White Paper


Joint Task Force of Orthopaedic Surgeons and Podiatric Surgeons –

White Paper

Improving the Standardization Process for Assessment of Podiatric Medical Students and Residents by Enabling Them to Take the USMLE

According to the National Board of Medical Examiners (NBME), “All medical boards in the United States accept a passing score on the United States Medical Licensure Examination (USMLE) as evidence that an applicant demonstrates the core competencies to practice medicine. As a result, healthcare consumers throughout the nation enjoy a high degree of confidence that their doctors have met a common standard.” Patients, as well as referring health care professionals should be able to have the same high degree of confidence that Doctors of Podiatric Medicine (DPMs) have also met this common standard as they provide medical and surgical care to patients within their scope of practice. To accomplish this goal, and be considered physicians within their scope of practice, DPMs should be required to receive sufficient education and training to allow them to take and pass the USMLE.

Medical associations have long supported a uniform standard for licensing, including a public position saying that changes in licensure by non-MD/DO practitioners must be based on education, training, and experience, to ensure patient safety. This is the same position held by the American Podiatric Medical Association and the American College of Foot and Ankle Surgeons.

In 1961, podiatric medicine underwent its own version of allopathic medicine’s Flexner Report. This was known as the Selden Commission Report, which led to advances in faculty development and improvements in podiatric education, Hospital-based postgraduate podiatric training programs were instituted in 1956, and these training programs have been officially approved by the Council on Podiatric Medical Education (CPME) as podiatric residency programs since 1965. Subsequently, efforts to advance podiatric training and education have continued, leading to increased standardization of podiatric residency training and expansion to mandatory three-year, comprehensive programs in 2013.

Once licensed, DPMs can independently diagnose and treat human ailments within their scope of practice, which includes performing surgery in ambulatory and hospital settings, writing prescriptions, and ordering diagnostic studies. To be considered physicians, DPMs should take and pass the three-part USMLE. Following the model of MD and DO graduates, meeting this common standard along with the successful completion of state licensure requirements is essential to maintaining public trust.

There is a lack of consensus among the four organizations as to whether DPMs should currently be considered to be physicians. All four organizations agree that DPMs that meet the four goals listed at the end of this white paper would be considered physicians within their scope of practice. This white paper does not address the different uses of the term physician within both state and federal laws and should not be construed as supporting the removal of any rights currently held by DPMs, nor supporting any effort to prevent DPMs from practicing under their title, status, or scope of practice as currently recognized by state and federal law and nongovernmental entities. Furthermore, all four organizations agree that irrespective of their differences with respect to the current definition of the term physician, that DPMs, similar to MDs, and DOs, should not be restricted in their ability to appropriately take care of patients within their respective scope of practice, nor in their access to patients based upon type of insurance.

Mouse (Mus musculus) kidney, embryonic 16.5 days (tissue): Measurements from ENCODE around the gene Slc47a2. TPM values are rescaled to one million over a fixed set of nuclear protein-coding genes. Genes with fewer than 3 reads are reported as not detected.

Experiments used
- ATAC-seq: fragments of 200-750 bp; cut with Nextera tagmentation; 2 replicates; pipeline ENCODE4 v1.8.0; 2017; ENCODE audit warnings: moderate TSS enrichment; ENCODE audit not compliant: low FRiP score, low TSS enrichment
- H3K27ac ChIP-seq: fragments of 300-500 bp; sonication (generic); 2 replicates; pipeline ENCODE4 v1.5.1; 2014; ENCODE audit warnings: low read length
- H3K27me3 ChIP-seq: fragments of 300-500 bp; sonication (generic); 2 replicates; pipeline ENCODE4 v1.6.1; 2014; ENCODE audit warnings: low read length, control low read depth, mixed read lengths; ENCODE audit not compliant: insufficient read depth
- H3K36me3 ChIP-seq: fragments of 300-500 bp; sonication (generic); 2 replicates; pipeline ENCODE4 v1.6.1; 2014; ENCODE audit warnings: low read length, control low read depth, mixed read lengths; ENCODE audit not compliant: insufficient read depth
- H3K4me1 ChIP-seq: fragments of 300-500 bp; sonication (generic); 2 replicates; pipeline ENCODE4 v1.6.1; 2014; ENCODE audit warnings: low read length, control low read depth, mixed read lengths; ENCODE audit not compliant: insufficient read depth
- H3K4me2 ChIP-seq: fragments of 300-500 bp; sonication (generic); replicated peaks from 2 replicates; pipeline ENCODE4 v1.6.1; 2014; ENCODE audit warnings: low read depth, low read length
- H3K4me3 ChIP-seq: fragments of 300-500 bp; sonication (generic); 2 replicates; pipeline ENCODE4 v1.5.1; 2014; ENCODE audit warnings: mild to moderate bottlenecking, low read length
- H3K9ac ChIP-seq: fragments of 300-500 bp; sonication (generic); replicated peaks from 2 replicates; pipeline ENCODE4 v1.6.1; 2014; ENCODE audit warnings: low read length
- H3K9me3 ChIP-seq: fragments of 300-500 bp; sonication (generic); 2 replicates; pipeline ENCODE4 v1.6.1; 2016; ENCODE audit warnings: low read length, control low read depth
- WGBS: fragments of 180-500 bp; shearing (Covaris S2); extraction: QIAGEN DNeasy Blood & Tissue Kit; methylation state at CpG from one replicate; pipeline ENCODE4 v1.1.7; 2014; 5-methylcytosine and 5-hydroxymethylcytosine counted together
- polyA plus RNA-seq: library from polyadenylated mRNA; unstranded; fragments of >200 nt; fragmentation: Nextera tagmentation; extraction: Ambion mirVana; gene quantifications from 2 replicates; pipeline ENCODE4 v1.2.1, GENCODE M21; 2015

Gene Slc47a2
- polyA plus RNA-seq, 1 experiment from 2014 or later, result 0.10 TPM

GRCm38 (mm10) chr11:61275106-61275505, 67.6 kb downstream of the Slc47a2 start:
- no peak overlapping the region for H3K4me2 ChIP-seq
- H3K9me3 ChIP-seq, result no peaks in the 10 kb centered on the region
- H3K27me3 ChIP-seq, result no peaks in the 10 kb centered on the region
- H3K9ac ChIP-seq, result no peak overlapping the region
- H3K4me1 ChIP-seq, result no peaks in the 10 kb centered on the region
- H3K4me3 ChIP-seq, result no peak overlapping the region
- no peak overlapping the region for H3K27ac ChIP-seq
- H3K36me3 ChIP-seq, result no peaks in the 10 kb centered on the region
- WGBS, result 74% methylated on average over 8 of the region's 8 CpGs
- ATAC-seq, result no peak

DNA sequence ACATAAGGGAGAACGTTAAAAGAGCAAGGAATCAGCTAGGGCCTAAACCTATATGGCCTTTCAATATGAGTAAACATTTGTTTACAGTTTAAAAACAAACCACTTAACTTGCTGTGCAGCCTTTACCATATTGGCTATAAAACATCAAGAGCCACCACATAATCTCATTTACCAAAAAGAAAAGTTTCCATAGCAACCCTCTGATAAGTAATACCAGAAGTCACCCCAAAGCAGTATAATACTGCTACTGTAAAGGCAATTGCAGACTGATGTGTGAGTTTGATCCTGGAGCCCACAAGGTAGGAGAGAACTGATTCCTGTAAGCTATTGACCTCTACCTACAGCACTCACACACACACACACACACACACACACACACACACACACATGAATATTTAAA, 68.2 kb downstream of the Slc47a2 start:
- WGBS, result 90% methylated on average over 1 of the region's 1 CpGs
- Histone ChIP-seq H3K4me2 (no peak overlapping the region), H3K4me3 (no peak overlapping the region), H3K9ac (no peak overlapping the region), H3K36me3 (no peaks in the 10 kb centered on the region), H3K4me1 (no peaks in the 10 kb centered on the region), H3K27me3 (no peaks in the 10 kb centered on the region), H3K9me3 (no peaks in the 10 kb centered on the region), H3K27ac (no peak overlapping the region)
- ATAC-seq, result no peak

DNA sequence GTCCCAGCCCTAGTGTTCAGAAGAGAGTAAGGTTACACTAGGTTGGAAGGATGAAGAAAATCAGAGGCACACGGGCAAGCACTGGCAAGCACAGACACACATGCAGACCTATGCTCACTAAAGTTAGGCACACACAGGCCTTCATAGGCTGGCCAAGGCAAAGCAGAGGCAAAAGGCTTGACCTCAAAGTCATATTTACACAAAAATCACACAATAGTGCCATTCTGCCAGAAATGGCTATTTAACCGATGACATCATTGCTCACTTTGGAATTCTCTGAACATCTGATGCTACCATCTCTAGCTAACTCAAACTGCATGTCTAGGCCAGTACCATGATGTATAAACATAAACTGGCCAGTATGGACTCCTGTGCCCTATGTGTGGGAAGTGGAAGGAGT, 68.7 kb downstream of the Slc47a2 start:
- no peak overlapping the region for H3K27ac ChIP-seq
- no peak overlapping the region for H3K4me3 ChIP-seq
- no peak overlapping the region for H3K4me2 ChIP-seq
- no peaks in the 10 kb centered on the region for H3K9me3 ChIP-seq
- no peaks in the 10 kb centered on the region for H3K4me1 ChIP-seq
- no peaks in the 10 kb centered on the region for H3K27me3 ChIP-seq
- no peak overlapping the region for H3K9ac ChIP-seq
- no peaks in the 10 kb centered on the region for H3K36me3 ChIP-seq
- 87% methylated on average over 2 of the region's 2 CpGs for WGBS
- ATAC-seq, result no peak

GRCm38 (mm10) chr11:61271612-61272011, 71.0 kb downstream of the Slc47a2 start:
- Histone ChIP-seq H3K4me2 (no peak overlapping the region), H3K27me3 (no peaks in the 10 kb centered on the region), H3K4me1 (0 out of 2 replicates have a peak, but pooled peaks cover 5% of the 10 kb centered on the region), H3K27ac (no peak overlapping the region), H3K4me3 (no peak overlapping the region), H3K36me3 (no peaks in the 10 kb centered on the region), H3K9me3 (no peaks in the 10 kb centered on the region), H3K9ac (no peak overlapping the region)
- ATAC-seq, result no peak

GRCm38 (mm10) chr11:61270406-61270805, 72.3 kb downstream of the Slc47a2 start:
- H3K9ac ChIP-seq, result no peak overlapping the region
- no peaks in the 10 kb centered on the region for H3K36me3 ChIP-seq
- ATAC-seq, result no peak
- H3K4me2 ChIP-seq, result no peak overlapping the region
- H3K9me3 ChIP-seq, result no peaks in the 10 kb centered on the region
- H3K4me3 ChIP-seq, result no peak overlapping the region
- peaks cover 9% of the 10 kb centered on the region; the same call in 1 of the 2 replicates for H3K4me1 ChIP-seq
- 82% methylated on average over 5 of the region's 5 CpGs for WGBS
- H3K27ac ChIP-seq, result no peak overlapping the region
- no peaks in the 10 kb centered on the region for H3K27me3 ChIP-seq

In conclusion, the undersigned believe that the care of patients will be assured by requiring basic medical education that would allow for qualifying DPMs to take and pass all 3 parts of the USMLE. Further, we believe that the question of whether DPMs should be defined as physicians should be decided by mutually agreed upon standards of education, training, and passage of USMLE part 1-3 as opposed to future legislation.

We agree to the following in order for DPMs to be recognized as physicians within their scope of practice by all four organizations:
  1. DPMs must pass all 3 parts of the USMLE.
  2. Accreditation of colleges of podiatric medicine should meet comparable standards to the Liaison Committee on Medical Education (LCME). We will accept the NBME’s determination on whether the CPME accreditation standards are comparable to LCME and sufficient to meet requirements which would allow DPMs to take all parts of the USMLE.
  3. CPME approval of podiatric residency programs should meet comparable standards to the Accreditation Council for Graduate Medical Education (ACGME).
  4. Board certification for DPMs should meet comparable standards as set forth by the American Board of Medical Specialties (ABMS).
Endorsed, 2020 by: The American Academy of Orthopaedic Surgeons (AAOS), the American College of Foot and Ankle Surgeons (ACFAS), the American Orthopaedic Foot & Ankle Society (AOFAS), and the American Podiatric Medical Association (APMA).